Looking back to help our future

Dr Ciara Breathnach, Department of History has been awarded €329,181 from the Irish Research Council as Principal Investigator of a project titled Irish Record Linkage, 1864-1913. 

The project will provide an innovative demonstrator for the re-use of Public Sector Information, applying linked data technologies to birth, death and marriage records, more commonly known as vital registration (VR/PSI) data (1864-1913) to reconstitute families and create longitudinal health histories.

UL research shows Irish public underestimate homophobia, biphobia and transphobia

Brendan Courtney, Jack Murphy, Ellen Murray and Maria Walsh at the launch of the public awareness campaign Call It Out

NEW research from the University of Limerick underpinning a public awareness campaign suggests that the Irish public underestimate homophobia, biphobia and transphobia.

The recent research survey, conducted by UL’s Hate and Hostility Research Group, shows that while people in Ireland feel positive towards sexual orientation and gender diversity, they underestimate levels of homophobia, biphobia and transphobia.

The research is a major component of the groundbreaking LGBT+ public education and awareness campaign Call It Out, launched in Dublin this Monday.

Dr Fergal Lynch, Secretary General of the Department of Children and Youth Affairs, visits UL

L-R Back Tony O’Donovan, Kerstin Mey, Fergal Lynch, Sean Redmond L-R Front Mary Shire, Michelle Shannon, Conor Rowley, Shane Kilcommins

The University of Limerick was pleased to welcome Dr Fergal Lynch, Secretary General of the Department of Children and Youth Affairs today to discuss the progress of the REPPP project located in the School of Law, Faculty of Arts, Humanities and Social Sciences. Dr Lynch was accompanied by Assistant Secretary Michelle Shannon and Principal Officers Tony O’Donovan and Conor Rowley.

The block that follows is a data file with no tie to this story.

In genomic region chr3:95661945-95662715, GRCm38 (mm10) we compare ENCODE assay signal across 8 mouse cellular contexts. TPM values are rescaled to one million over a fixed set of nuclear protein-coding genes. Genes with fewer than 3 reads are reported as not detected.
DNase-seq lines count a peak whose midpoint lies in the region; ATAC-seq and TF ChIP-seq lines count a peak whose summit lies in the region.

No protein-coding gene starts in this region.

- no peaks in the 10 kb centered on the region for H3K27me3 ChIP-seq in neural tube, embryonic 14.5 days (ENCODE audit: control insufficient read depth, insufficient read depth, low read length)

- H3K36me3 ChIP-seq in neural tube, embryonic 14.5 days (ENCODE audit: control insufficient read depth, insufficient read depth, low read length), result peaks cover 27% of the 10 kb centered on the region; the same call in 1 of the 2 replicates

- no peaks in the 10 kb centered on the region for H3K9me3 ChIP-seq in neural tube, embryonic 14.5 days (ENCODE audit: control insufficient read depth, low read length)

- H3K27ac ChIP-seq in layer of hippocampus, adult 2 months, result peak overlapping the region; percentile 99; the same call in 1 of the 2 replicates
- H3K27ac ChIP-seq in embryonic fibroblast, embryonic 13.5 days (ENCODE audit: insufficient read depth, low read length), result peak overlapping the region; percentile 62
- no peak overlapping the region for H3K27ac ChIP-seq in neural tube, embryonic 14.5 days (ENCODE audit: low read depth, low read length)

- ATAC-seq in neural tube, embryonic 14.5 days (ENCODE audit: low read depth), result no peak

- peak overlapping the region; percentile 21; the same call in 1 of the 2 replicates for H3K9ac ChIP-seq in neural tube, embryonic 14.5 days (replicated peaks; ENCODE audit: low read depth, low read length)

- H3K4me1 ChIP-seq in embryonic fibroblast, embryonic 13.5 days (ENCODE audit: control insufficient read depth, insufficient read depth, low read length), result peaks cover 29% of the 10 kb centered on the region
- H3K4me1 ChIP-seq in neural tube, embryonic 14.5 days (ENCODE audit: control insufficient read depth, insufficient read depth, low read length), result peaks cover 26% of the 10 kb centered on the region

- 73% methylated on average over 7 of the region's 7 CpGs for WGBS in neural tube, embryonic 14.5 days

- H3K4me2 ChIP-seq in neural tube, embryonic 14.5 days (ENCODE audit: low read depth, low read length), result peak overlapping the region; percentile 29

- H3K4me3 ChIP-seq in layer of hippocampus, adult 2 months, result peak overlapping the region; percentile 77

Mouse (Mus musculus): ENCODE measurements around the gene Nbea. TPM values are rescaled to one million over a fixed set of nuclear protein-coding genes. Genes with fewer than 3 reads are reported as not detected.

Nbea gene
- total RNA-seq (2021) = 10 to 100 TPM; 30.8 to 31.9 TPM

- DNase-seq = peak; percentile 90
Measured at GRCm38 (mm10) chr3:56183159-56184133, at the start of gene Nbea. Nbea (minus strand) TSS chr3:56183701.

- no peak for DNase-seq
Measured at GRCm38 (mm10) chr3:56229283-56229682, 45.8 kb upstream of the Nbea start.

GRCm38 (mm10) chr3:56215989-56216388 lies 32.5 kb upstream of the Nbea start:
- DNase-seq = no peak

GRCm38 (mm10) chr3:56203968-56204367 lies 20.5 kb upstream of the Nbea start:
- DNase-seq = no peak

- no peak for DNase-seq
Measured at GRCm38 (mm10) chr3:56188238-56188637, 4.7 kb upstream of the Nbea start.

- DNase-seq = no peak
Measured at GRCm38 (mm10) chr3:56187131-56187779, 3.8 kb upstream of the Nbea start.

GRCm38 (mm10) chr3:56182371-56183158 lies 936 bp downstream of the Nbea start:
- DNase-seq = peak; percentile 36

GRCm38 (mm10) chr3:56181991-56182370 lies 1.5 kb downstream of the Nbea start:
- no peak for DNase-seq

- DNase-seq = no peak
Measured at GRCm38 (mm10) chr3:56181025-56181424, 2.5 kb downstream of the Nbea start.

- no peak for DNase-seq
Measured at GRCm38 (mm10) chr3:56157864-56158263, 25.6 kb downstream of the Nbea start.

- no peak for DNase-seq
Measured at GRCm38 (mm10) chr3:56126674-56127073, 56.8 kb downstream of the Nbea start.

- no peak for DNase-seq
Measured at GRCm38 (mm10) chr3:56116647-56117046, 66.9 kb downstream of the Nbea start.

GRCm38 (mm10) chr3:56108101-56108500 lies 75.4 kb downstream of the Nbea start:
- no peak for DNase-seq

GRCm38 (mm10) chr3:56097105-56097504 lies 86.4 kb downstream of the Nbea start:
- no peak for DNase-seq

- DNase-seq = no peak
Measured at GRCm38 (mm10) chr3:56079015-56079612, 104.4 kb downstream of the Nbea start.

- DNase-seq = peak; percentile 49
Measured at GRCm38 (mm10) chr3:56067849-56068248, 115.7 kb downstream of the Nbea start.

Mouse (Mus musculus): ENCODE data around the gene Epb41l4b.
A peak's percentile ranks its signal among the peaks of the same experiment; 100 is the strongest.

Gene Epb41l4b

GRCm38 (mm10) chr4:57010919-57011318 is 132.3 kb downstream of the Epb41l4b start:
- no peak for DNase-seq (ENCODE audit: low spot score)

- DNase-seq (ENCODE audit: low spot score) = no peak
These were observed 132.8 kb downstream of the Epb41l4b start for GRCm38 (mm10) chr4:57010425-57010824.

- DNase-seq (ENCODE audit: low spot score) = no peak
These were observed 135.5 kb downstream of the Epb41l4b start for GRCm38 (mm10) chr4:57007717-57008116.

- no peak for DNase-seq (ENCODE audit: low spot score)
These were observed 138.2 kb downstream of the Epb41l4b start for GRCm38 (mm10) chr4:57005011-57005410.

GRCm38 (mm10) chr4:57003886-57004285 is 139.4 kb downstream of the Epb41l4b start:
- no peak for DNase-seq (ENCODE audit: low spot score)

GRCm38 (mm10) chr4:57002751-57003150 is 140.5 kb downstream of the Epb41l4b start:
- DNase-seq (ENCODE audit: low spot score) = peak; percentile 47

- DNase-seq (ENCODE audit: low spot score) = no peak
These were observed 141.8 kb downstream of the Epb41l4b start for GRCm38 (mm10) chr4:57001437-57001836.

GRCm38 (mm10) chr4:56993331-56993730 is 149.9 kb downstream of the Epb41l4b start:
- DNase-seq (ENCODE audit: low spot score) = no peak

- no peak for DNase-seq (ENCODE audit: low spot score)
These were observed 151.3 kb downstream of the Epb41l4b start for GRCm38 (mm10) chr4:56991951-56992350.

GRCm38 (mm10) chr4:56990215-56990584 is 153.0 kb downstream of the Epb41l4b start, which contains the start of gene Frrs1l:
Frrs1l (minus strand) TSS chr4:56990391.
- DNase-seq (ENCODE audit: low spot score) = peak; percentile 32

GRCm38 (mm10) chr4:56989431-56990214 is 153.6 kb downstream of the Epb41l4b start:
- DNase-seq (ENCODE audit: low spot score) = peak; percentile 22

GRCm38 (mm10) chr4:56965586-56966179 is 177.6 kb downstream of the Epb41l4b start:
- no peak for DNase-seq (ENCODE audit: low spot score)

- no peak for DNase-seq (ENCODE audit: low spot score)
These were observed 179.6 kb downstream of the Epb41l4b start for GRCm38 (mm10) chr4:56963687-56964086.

Commenting on the Research Evidence into Policy, Programmes and Practice (REPPP) project, Dr Lynch said

More women in politics linked to significant health improvements

A new study has found that greater numbers of women elected to political office is associated with an increase in the life expectancies of women and children.

The research led by Ross Macmillan, Chair in Sociology, University of Limerick and published in the journal Demography found that countries where women comprise at least 30% of the legislature see a significant reduction in their mortality rates.

The authors, from UL, London School of Economics and Political Science (LSE) and Bocconi University, suggest that women’s parliamentary presence could improve efforts to advance social and political development.

Did Brexit and the US election make you more radical?

Political disillusionment leads to more extreme political views, according to studies carried out by researchers at UL. The new research, published this week in scientific journal Social Psychological and Personality Science, found that the experience of disillusionment is likely to occur when people’s political goals are not realised or their strong convictions are proved inaccurate or false.

UL research establishes child involvement in organised crime

Professor Shane Kilcommins, David Stanton, TD, Dr Catherine Naughton and Professor Sean Redmond

A University of Limerick study has established evidence that the deliberate involvement of children in criminal networks can be found throughout Ireland and extends beyond the ‘Greentown’ single area study.

The National Prevalence Study, launched by Minister of State David Stanton, TD has established that findings from the ‘Lifting a Lid on Greentown’ research based on an original single case study design, can be applied to the general Irish context. The study was undertaken by Dr Catherine Naughton and Dr Sean Redmond, from the UL School of Law.

Book launched on the value of singing for “new Irish”

A book based on two decades of research by a Irish World Academy of Music and Dance professor into singing and its role in developing experiences of belonging, was recently launched at the Royal Irish Academy.

'Singing the Rite to Belong: Music, Ritual and the New Irish' by Professor Helen Phelan, programme director of the PhD Arts Practice at the Irish World Academy of Music and Dance (IWAMD), was published by Oxford University Press in October.

The book details Professor Phelan’s twenty-year research into the act of singing and its ability to foster experiences of belonging through ritual performance.